Two British classics! Kind of. One British classic and another British….film.
Now I have a bit of an obsession with prison stuff. Documentaries, autobiographical books, Banged Up Abroad…..and of course, prison movies. Love them. That’s why I had to review two.
Scum is actually one of my favourite films. Probably even top 10. Though it’s hard viewing at times and has a particularly harrowing, brutal story. It’s set in a boys borstal during the 1970s and shows basically (to cut a long story short) how unspeakably awful the places were. I’m sure detention centers are still fairly depressing places when they want to be but it’s hard to imagine them being a fraction as bad as they’re depicted in Scum where the weak don’t stand a chance. Violent and racist prison guards. Bullying which escalates to horrific extremes (and is inflicted by guards as well as the cons). And of course there’s the plain fact that no real ‘help’ is ever offered to the young offenders, rehabilitation is a faint dream and to be honest they’re barely even acknowledged as human beings at all.
I’m not sure if Scum is a film everyone would enjoy. It’s quite ‘old’, it’s a little bit grainy. It looks like it never cost that much to make. And it’s awfully violent, has fake blood that looks touch-a-nerve realistic and of course the infamous ‘greenhouse scene’ (which FYI I always fast forward). It’s a little bit hard to cheerfully advertise it.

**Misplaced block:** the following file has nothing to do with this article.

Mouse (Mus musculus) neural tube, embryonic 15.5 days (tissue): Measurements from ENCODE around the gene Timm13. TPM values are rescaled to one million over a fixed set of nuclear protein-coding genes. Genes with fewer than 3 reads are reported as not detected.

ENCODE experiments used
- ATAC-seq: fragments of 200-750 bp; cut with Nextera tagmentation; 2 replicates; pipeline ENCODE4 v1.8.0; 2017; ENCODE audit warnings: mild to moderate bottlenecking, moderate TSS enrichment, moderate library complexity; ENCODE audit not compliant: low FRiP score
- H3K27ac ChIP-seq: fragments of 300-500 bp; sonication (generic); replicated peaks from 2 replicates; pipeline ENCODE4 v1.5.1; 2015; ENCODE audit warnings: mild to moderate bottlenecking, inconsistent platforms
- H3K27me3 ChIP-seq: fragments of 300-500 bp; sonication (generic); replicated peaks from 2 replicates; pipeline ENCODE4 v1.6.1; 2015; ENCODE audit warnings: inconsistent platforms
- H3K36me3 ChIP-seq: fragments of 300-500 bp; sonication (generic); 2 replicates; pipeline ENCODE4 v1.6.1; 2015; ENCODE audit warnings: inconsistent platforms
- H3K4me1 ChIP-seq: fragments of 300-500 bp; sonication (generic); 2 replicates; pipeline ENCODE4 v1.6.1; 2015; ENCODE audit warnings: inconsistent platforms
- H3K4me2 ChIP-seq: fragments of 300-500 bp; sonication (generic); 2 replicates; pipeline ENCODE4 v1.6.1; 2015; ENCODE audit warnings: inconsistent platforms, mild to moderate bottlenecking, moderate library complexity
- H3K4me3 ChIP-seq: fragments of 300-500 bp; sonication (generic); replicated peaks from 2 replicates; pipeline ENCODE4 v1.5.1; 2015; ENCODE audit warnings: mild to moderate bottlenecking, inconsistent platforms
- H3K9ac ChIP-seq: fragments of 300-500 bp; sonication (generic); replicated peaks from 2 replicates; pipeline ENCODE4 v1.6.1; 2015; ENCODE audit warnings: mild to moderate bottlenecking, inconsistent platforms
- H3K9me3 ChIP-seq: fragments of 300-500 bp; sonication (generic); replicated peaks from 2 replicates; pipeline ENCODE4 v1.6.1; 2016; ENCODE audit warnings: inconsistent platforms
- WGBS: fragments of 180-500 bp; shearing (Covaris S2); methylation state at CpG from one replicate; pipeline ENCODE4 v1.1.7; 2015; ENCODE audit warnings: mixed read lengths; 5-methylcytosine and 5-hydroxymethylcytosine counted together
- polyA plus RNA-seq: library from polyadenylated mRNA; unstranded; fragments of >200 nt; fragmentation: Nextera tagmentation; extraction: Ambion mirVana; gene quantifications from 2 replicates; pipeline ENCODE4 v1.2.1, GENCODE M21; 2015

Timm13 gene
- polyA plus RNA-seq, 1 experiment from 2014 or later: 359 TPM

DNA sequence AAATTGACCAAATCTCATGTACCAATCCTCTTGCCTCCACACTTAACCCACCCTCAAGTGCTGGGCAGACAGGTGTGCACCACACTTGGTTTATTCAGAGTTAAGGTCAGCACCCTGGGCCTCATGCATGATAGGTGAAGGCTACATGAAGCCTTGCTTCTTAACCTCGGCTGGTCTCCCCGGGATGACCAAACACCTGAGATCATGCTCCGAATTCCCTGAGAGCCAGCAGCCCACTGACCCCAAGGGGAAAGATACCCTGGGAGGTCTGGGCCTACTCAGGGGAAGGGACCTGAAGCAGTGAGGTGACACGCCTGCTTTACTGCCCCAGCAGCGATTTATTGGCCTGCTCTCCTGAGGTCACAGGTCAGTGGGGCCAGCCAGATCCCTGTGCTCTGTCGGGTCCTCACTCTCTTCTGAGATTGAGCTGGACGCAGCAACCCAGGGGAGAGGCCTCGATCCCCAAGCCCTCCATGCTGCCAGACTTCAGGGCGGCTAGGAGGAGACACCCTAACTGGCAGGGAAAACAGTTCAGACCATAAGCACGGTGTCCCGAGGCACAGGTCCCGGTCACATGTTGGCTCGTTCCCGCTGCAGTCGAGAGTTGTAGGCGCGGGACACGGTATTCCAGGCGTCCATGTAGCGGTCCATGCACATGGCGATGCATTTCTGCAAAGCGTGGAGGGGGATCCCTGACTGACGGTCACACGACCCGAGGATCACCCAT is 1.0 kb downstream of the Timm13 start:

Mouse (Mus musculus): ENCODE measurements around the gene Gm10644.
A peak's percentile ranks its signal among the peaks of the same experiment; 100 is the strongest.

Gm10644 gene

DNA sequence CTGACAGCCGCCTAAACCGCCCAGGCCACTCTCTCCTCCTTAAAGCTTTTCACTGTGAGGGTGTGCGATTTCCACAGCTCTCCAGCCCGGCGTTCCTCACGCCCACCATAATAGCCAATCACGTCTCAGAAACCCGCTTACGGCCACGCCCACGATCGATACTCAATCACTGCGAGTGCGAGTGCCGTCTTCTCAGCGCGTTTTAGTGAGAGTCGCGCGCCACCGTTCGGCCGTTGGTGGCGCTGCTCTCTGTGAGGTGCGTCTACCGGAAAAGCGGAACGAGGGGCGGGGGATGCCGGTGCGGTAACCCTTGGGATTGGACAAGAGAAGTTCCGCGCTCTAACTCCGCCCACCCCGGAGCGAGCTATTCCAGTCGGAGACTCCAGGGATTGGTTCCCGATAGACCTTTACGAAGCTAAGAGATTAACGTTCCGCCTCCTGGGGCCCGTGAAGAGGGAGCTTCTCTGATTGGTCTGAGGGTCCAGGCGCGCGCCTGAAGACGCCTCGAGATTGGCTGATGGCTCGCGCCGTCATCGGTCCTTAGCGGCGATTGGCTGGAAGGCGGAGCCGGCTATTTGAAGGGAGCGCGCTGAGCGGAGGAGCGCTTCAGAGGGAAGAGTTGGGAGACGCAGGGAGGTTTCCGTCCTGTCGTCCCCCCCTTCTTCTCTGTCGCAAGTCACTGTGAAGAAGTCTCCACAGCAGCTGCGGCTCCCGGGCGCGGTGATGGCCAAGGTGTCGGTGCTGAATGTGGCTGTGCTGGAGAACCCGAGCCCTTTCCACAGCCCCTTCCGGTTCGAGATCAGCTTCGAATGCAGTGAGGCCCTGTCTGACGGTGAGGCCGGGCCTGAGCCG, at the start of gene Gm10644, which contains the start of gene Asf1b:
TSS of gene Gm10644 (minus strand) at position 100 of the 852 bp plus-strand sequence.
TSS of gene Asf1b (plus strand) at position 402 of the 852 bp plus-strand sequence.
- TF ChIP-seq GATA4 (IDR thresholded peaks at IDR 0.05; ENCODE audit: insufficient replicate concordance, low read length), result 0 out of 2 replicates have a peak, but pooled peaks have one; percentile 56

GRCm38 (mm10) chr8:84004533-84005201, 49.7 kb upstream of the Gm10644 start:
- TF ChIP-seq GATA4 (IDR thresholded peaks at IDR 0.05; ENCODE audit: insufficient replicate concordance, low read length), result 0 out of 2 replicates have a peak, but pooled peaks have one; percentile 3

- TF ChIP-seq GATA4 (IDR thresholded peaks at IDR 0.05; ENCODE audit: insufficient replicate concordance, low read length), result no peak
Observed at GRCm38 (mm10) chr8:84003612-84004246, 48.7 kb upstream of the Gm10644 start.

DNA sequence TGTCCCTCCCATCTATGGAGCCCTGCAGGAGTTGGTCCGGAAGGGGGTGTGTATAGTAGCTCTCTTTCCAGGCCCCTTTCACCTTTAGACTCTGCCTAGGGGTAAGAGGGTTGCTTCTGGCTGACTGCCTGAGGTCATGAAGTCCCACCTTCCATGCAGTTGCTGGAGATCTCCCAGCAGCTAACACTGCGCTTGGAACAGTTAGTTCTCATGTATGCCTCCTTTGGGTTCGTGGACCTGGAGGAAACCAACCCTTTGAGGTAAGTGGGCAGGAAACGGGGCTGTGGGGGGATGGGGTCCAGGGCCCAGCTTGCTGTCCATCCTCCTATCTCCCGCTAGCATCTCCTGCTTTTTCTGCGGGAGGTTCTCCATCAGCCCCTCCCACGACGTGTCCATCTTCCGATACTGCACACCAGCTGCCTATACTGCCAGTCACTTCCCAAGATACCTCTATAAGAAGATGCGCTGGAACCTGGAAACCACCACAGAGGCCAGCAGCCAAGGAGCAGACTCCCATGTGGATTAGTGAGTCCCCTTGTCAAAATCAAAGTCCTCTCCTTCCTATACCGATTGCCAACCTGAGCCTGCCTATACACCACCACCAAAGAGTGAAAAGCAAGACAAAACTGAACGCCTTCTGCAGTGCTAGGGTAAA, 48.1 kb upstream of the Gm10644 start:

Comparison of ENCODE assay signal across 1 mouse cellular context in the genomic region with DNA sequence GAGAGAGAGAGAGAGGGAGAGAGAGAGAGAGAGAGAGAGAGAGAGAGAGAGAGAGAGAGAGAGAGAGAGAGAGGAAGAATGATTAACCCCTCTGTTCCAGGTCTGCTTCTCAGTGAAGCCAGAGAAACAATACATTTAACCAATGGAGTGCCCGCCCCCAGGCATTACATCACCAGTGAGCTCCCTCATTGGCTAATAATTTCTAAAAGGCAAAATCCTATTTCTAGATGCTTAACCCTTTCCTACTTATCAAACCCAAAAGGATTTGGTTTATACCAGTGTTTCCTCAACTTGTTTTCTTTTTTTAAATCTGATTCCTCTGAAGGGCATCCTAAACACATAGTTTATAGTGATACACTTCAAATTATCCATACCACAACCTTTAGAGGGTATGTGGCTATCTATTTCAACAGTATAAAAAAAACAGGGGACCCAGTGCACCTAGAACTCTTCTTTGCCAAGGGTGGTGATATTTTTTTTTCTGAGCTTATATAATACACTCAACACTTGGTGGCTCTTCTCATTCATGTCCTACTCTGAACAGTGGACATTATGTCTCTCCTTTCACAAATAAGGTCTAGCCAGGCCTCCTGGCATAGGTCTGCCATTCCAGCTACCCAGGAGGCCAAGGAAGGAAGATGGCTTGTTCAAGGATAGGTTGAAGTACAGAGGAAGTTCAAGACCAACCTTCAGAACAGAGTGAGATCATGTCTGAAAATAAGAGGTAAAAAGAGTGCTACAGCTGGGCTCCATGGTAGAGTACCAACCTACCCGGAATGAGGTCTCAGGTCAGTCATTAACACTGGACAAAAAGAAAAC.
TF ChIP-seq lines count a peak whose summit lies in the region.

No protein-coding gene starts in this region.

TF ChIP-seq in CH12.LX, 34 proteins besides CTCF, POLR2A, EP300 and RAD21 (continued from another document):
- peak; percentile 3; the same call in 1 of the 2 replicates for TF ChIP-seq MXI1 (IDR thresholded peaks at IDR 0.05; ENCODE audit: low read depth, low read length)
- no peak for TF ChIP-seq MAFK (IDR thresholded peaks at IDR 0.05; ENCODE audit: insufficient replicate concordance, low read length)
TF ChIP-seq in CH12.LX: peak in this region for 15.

But among all the depression and darkness there is some fun as well. A young Ray Winstone stars as hard-nut main character Carlin and comes with his own heap of (now famous) amusing one liners. The dialogue generally is excellent, the script was originally written as a television play in 1977 but deemed too violent to air, only released as a movie in 1979 when it was said that borstals had “reformed”. Another fun thing is picking out all the British actors who starred in the film barely out their teens and went on to become the more well known faces we recognise today. Okay there’s more of “he was in The Bill” than “yeah and he won that Oscar” but it’s still fun spotting them.
Mean Machine (2001)
And so on to the complete opposite end of the prison movie spectrum we now have Mean Machine, an utterly ludicrous film about a disgraced footballer (played by disgraced footballer turned actor Vinnie Jones) who is sent to prison and ends up playing on the prison team, shagging the receptionist, winning the respect of his suspicious peers, foiling a dangerous plot and getting in a few pickles, fights and such. I believe America made a sub-sub-sub-standard version starring Adam Sub-Sandler.
Yes Mean Machine is stupid. Yes it’s hugely (and I can’t stress that enough) inaccurate as prison life occasionally looks more like a lads holiday in Magaluf. It’s also cliché, corny and I suppose pretty much pointless at the end of the day but it’s still a lot of fun. The soundtrack is brilliant and I say that sternly and sincerely this time – meaning it ACTUALLY is brilliant, not just a crazy guilty pleasure film that I’m taking the opportunity of a review to rant about.
It also has a great cast that works well together and gives the film its energetic, entertaining feel. All of the actors are recognisable from other, good British films (such as Lock, Stock and Two Smoking Barrels) and some of them are well known too (Jason Statham, Danny Dyer). The casting is perfect and makes the film that bit better. The only person missing is Lovejoy (Ian McShane) and I can only assume he was super busy and had to say no. I know I’ve gone off on a tangent but what more can I say. Mean Machine is a fluffy, likable film that doesn’t depict realistic prison life in the slightest. Not unless cons are literally allowed to do what they like, though the Daily Mail would have us believe that’s true anyway.